Quoting EI321 (Reply 1):
Wasnt there something about this in flight international last week?

http://www.flightglobal.com/articles...es-resurface-despite-redesign.html

The article states the Boeing delivered 880 of which 681 were discovered to have been delivered with "suspect rods".


User currently offlineOPNLguy From , joined Dec 1969, posts, RR:
Reply 17, posted (7 years 4 months 3 weeks 2 days 15 hours ago) and read 3277 times:

Quoting ADiZzy (Reply 13):
Sounds like Southwest is going to have alot of work to do over the next week. To bad they dont have a second type of craft in their fleet!

SWA has 266 -700s in the fleet out of a total of 485 aircraft. *IF* all 266 were being grounded by the AD, I'd say you might possibly have a point. Since they're not, I'd say you don't...  Wink

Quoting DfwRevolution (Reply 15):
I don't think they have any regrets...

Roger that...  Wink


User currently offlineIkramerica From United States of America, joined May 2005, 21456 posts, RR: 60
Reply 18, posted (7 years 4 months 3 weeks 2 days 15 hours ago) and read 3246 times:

Quoting ConcordeBoy (Reply 12):
...actually, that one it does specify.

What I meant was we know how many were shipped that way, but we don't know how many have already been repaired per the AD. I highly doubt an airline like WN, for example, wasn't warned of the preliminary change in advance...



Of all the things to worry about... the Wookie has no pants.
User currently offlineConcordeBoy From , joined Dec 1969, posts, RR:
Reply 19, posted (7 years 4 months 3 weeks 2 days 13 hours ago) and read 3151 times:

Quoting OPNLguy (Reply 17):
SWA has 266 -700s in the fleet

...though this doesn't only apply to the -700 (not saying you're suggesting that either).


User currently offlineAdria From , joined Dec 1969, posts, RR:
Reply 20, posted (7 years 4 months 3 weeks 2 days 9 hours ago) and read 3011 times:

After 3 crashes they still didn't manage to fix the problem?

User currently offlineConcordeBoy From , joined Dec 1969, posts, RR:
Reply 21, posted (7 years 4 months 3 weeks 2 days 1 hour ago) and read 2767 times:

Quoting Adria (Reply 20):
After 3 crashes they still didn't manage to fix the problem?

...more than three; and despite patch after patch, the root problem still (and apparently, will always until the 737 is replaced by another model) remain(s).


User currently offlineSonic67 From United States of America, joined Jan 2005, 292 posts, RR: 0
Reply 22, posted (7 years 4 months 3 weeks 2 days ago) and read 2687 times:

Quoting ConcordeBoy (Reply 21):
...more than three; and despite patch after patch, the root problem still (and apparently, will always until the 737 is replaced by another model) remain(s).

This is a separate issue regarding possible cracked rods but some of the parts where part of the rudder control replacement.


The new rudder control system that includes new components such as an aft torque tube, hydraulic actuators, and associated control rods, and additional wiring throughout the airplane to support failure annunciation of the rudder control system in the flight deck. The system also incorporate two separate inputs, each with an override mechanism, to two separate servo valves on the main rudder power control unit (PCU); and an input to the standby PCU that also include an override mechanism.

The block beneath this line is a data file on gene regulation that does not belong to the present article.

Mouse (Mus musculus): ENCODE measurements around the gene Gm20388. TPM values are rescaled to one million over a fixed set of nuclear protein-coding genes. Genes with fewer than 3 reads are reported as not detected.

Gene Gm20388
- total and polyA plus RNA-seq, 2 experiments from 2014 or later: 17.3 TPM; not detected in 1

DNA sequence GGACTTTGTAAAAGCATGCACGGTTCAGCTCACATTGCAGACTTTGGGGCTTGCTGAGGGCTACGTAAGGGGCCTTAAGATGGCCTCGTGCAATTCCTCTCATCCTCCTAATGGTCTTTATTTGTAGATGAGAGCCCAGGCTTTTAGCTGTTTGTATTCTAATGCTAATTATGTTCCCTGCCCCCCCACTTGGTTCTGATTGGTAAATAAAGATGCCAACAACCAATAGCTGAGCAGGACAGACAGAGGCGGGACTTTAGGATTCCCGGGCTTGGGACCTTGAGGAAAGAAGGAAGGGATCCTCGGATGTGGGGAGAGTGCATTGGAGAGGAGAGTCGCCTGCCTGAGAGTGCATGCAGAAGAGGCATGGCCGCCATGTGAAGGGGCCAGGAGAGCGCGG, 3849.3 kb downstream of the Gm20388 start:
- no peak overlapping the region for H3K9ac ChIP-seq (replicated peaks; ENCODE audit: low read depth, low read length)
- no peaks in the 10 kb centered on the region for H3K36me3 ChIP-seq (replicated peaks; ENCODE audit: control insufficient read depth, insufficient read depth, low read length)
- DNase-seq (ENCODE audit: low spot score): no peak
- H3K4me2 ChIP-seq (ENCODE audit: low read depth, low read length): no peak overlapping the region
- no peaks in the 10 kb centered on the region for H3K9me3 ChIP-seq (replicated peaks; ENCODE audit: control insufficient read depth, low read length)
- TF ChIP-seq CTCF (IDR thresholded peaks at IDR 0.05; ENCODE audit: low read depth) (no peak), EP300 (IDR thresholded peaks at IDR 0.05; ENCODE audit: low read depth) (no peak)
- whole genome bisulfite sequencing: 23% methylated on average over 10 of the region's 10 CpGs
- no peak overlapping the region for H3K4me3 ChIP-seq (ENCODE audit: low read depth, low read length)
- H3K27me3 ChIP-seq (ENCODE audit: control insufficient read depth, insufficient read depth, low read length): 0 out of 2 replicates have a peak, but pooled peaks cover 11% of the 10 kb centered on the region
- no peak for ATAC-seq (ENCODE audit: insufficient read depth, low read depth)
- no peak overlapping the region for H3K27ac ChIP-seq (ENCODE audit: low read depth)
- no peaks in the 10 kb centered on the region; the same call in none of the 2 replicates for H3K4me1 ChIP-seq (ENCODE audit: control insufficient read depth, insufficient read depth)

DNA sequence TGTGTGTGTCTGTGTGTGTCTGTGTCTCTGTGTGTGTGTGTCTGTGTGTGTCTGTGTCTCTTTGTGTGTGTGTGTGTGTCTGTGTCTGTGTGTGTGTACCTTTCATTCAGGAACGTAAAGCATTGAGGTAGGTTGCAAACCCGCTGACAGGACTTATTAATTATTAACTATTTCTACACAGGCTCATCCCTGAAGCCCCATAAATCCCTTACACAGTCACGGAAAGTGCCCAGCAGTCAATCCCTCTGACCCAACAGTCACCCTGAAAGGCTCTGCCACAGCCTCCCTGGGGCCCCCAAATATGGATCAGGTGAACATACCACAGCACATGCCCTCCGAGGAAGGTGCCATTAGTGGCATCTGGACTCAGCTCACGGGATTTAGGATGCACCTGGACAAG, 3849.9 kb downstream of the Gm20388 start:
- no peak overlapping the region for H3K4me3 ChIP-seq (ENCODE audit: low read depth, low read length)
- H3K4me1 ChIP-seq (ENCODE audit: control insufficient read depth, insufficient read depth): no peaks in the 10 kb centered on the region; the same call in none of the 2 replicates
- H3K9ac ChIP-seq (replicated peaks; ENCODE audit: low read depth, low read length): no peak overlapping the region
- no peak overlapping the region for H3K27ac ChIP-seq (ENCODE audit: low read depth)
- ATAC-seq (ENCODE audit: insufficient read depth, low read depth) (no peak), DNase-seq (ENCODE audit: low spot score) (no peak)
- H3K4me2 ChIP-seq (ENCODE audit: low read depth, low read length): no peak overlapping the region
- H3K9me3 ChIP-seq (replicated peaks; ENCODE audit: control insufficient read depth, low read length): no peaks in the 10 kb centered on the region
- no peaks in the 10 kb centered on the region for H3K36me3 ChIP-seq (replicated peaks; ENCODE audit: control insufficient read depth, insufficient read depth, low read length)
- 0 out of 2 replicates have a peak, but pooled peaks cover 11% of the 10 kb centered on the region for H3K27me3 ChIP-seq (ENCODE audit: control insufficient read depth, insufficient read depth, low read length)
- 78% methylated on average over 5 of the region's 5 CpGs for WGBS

IMG of new rudder control.
http://www.airliners.net/uf/view.fil...7524&filename=1171911422cfHvk2.jpg


User currently offlineConcordeBoy From , joined Dec 1969, posts, RR:
Reply 23, posted (7 years 4 months 3 weeks 1 day 21 hours ago) and read 2585 times:

Quoting Sonic67 (Reply 22):
The new rudder control system that includes new components such as an aft torque tube, hydraulic actuators, and associated control rods, and additional wiring throughout the airplane to support failure annunciation of the rudder control system in the flight deck. The system also incorporate two separate inputs, each with an override mechanism, to two separate servo valves on the main rudder power control unit (PCU); and an input to the standby PCU that also include an override mechanism.

Good stuff, but two questions immediately spring:
1) how many currently have this?
2) when will all be required to have this in service?


User currently offlineAdria From , joined Dec 1969, posts, RR:
Reply 24, posted (7 years 4 months 2 weeks 5 days 23 hours ago) and read 2396 times:

So is the 737NG still safe to fly within those 30 days?

User currently offlineFlashmeister From United States of America, joined Apr 2000, 2900 posts, RR: 6
Reply 25, posted (7 years 4 months 2 weeks 5 days 19 hours ago) and read 2293 times:
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Quoting Adria (Reply 24):
So is the 737NG still safe to fly within those 30 days?

Yes, unless you work for a news outlet or are an associate of Scary Mary Schiavo.  Smile

I mean, seriously... thousands and thousands of these things flying around (plenty, by the way, with the old rudder design too) and yet they manage not to fall out of the sky at the drop of a hat. You're in far greater danger driving a brand new car off the lot than you are taking a hop on a 20-year-old 737... despite what NBC News might say.